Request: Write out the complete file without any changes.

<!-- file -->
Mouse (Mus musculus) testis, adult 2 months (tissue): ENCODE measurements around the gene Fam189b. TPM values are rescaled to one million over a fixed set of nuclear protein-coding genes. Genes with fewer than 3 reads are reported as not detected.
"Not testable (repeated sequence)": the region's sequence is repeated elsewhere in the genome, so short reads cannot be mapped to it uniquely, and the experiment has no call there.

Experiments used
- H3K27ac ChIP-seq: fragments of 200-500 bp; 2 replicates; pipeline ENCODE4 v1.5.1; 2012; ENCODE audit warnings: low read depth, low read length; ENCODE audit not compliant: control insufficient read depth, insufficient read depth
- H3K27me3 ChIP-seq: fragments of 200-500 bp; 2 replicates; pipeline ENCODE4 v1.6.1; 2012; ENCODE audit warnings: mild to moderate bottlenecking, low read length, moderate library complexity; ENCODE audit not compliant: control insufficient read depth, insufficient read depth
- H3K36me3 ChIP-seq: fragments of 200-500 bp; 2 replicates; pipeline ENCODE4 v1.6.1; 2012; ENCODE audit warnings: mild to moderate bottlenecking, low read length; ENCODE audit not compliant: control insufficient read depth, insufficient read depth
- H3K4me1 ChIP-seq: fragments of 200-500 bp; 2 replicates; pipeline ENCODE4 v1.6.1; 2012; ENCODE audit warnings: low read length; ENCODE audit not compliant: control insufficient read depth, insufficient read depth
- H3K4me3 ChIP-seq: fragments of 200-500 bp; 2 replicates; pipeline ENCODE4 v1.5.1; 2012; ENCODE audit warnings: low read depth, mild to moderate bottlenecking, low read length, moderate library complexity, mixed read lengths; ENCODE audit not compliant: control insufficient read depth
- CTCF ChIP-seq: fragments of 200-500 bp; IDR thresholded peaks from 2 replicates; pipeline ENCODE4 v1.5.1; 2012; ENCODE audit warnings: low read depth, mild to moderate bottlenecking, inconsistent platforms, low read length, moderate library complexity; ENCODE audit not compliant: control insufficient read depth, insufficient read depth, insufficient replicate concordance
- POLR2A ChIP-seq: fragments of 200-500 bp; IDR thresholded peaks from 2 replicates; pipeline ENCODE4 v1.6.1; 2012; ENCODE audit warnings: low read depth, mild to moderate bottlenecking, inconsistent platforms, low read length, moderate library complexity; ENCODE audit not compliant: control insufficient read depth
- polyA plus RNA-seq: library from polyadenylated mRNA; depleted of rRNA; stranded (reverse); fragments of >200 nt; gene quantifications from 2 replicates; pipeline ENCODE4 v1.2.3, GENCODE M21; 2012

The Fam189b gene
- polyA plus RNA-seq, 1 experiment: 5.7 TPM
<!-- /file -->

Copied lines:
Mouse (Mus musculus) testis, adult 2 months (tissue): ENCODE measurements around the gene Fam189b. TPM values are rescaled to one million over a fixed set of nuclear protein-coding genes. Genes with fewer than 3 reads are reported as not detected.
"Not testable (repeated sequence)": the region's sequence is repeated elsewhere in the genome, so short reads cannot be mapped to it uniquely, and the experiment has no call there.

Experiments used
- H3K27ac ChIP-seq: fragments of 200-500 bp; 2 replicates; pipeline ENCODE4 v1.5.1; 2012; ENCODE audit warnings: low read depth, low read length; ENCODE audit not compliant: control insufficient read depth, insufficient read depth
- H3K27me3 ChIP-seq: fragments of 200-500 bp; 2 replicates; pipeline ENCODE4 v1.6.1; 2012; ENCODE audit warnings: mild to moderate bottlenecking, low read length, moderate library complexity; ENCODE audit not compliant: control insufficient read depth, insufficient read depth
- H3K36me3 ChIP-seq: fragments of 200-500 bp; 2 replicates; pipeline ENCODE4 v1.6.1; 2012; ENCODE audit warnings: mild to moderate bottlenecking, low read length; ENCODE audit not compliant: control insufficient read depth, insufficient read depth
- H3K4me1 ChIP-seq: fragments of 200-500 bp; 2 replicates; pipeline ENCODE4 v1.6.1; 2012; ENCODE audit warnings: low read length; ENCODE audit not compliant: control insufficient read depth, insufficient read depth
- H3K4me3 ChIP-seq: fragments of 200-500 bp; 2 replicates; pipeline ENCODE4 v1.5.1; 2012; ENCODE audit warnings: low read depth, mild to moderate bottlenecking, low read length, moderate library complexity, mixed read lengths; ENCODE audit not compliant: control insufficient read depth
- CTCF ChIP-seq: fragments of 200-500 bp; IDR thresholded peaks from 2 replicates; pipeline ENCODE4 v1.5.1; 2012; ENCODE audit warnings: low read depth, mild to moderate bottlenecking, inconsistent platforms, low read length, moderate library complexity; ENCODE audit not compliant: control insufficient read depth, insufficient read depth, insufficient replicate concordance
- POLR2A ChIP-seq: fragments of 200-500 bp; IDR thresholded peaks from 2 replicates; pipeline ENCODE4 v1.6.1; 2012; ENCODE audit warnings: low read depth, mild to moderate bottlenecking, inconsistent platforms, low read length, moderate library complexity; ENCODE audit not compliant: control insufficient read depth
- polyA plus RNA-seq: library from polyadenylated mRNA; depleted of rRNA; stranded (reverse); fragments of >200 nt; gene quantifications from 2 replicates; pipeline ENCODE4 v1.2.3, GENCODE M21; 2012

The Fam189b gene
- polyA plus RNA-seq, 1 experiment: 5.7 TPM